So, a month has passed since I’m off social media.
Good news: no withdrawal symptoms, belated or otherwise.
Bad news: if your friend isn’t answering you texts, you can’t just go worry-stalk them to make sure they’re okay.
Social media stalking, by the way, is definitely on top of the list of things I am not missing right now.
Essena O’Neill is the talk of the Internet right now, because she deleted her Instagram and YouTube channels. As someone who also got off certain social media, you’d think I’d have an opinion on the topic, except due to my being off social media in general, news of this storm in a teacup reached me about a week later. (So, no differently if we still relied on letters to get our news.) Plus, the entire world has had an opinion about it already, so my adding to it will just make things worse. I figure the girl is having it hard enough as is, so let’s just leave her to figure things out in peace, yeah? And if you really want a think-piece worth reading, check out Emma Gannon.
So instead of focusing on this one Instagrammer doing what they need to do to take care of themselves, let’s talk about the validation game on social media, because I for one am glad not to be playing it.
(And if the Irony Gods are listening, please, oh please, make it so that the reason I rejoin social media is because there’s a publisher twisting my hand. Thank you very much.)
It’s November, which in previous years was about NaNo, and frowning at the grey skies, and realizing that I only have six weeks to an essay deadline and I haven’t even picked my topic. Ah, memories. This year, someone has clued me into the fact that the retail machine is working hard to bring the Christmas cheer on early, which in turn means any or all of the following things:
- Glitter. Glitter everywhere.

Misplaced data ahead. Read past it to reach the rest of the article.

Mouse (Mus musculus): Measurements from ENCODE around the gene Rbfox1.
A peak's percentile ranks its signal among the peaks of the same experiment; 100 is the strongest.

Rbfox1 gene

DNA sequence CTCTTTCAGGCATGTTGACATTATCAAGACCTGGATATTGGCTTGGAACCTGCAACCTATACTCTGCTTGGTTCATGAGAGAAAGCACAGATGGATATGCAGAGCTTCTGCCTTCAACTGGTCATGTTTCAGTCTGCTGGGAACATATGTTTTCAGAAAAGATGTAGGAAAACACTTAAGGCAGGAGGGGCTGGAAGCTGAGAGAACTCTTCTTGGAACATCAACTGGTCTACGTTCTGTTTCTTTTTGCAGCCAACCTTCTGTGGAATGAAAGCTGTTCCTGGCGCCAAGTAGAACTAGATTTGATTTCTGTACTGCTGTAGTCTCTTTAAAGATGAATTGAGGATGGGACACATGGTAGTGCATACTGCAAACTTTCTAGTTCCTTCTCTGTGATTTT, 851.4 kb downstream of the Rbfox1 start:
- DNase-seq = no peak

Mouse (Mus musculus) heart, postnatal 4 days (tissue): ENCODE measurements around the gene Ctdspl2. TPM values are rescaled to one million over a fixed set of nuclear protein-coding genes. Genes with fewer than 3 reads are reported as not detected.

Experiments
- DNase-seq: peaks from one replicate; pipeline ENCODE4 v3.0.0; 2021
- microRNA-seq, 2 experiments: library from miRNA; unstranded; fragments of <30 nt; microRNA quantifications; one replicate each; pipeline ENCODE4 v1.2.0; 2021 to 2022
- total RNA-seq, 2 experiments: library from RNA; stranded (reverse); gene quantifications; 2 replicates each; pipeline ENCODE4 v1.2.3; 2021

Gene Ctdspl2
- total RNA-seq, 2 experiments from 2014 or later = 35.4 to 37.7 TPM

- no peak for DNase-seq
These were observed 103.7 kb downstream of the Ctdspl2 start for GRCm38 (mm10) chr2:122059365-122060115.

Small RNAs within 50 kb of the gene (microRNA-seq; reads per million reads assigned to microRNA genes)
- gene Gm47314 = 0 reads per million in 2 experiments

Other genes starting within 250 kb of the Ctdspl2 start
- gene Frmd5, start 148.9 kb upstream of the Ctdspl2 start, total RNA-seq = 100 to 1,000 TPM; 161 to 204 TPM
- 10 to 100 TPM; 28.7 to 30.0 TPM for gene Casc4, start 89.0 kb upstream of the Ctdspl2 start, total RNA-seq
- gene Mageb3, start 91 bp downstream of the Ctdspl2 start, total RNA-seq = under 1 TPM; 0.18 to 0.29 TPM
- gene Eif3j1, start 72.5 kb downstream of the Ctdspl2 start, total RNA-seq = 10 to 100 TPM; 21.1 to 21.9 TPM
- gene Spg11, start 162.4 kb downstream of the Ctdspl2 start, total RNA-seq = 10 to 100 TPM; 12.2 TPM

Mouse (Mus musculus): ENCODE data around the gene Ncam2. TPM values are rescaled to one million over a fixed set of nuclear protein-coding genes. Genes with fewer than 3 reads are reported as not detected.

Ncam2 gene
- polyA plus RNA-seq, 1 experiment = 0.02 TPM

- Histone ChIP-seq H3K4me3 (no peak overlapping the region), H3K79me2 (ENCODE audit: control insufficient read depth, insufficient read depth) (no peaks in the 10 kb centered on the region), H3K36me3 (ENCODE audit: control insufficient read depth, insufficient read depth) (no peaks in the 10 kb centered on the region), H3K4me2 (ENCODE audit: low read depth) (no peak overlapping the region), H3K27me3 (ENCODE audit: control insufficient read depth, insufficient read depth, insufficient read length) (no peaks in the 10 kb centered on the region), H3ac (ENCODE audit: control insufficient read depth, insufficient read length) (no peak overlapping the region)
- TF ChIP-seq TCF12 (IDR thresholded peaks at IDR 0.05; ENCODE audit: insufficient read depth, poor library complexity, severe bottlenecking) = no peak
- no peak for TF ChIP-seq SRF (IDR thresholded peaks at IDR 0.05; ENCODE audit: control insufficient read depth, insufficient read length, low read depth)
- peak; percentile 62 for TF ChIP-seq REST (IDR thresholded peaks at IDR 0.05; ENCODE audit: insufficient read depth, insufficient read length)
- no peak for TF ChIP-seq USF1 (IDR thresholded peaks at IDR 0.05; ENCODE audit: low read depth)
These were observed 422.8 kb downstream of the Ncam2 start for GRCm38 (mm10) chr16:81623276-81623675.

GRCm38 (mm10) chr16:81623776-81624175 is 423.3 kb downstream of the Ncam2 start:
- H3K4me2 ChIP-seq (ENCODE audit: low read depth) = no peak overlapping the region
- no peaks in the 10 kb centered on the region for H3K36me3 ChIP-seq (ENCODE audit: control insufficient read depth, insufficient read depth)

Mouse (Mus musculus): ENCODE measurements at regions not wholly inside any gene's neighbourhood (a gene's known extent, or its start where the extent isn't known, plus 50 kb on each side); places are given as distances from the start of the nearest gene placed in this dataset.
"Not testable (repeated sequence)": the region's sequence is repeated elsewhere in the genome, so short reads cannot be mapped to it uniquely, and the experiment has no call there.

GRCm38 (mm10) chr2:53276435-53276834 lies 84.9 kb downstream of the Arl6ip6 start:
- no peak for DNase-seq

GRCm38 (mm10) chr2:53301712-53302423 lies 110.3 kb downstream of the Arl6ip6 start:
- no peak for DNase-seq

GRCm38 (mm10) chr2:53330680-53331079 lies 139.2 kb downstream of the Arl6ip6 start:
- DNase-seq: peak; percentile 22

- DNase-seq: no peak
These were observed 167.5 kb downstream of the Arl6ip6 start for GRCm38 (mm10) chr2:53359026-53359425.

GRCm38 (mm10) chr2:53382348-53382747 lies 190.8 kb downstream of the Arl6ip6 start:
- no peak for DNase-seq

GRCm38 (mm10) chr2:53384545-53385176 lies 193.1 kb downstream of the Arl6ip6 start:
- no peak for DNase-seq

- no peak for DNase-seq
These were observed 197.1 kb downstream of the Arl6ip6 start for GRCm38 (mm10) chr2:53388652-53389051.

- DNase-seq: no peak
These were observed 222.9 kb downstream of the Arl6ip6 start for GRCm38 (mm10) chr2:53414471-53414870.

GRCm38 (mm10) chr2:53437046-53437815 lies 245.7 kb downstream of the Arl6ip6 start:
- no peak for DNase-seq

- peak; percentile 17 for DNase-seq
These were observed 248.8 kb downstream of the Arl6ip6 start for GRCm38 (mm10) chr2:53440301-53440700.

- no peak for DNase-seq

- Shopping on a weekend is about as fun as getting your teeth drilled.
- The rugby crowds have been replaced by people with huge bags from Selfridges.
- There are too many Christmas campaigns going on and not enough snow. (Seriously, weather, what is this? Slush? Drizzle? My bike slipped today and I nearly fell into the canal, and there wasn’t even enough mud to soften my fall!)
- Bloggers (the ones I check out when I’m bored) are falling over themselves to show us the latest gift collections, which is both awesome and really frustrating.
I’ve recently unfollowed a ton of people on YouTube and Bloglovin’, but my main hope is that, come December 25th, there won’t be a deluge of “What I got for Christmas” videos, because those are some of the most depressing things I have ever seen.
Not because of what the vloggers are showing, mind you – they are always so thrilled, their enthusiasm is infectious, and you smile along for the 10-15-20 minutes it takes them to go through everything they got from their friends and family. What’s depressing is thinking about the fact that it takes my family all of 5 minutes to open our presents on December 25th and the rest of the day is spent with us sitting aound and being like: “Aren’t we supposed to be doing something fun?” It’s a let down, but it’s a let down because nothing can live up to the hype that two months+ of marketing campaigns create.
Perhaps I’m biased. My family is split down the middle – with half of us living and working in a different country, continent, time zone, there are certain expectation that we have of the holidays. Our time together is precious little, so of course, there is pressure for us to make the most of it. Unfortunately, illness or depression or just regular bad weather doesn’t care that we only have a week together, and life is life regardless of what random people have designated as “holiday time.” Sometimes the best you can do is… well, your best.
Social media is not helpful. Even at regular times, people take care to show their best face – and then there is someone who always feels low because everyone else seems to be having it better than they. How much worse is it going to get when we start decking the halls and wrapping presents?
This week isn’t any special, but I feel glad nonetheless that I don’t have social media to worry about. Some things are just better left on their own.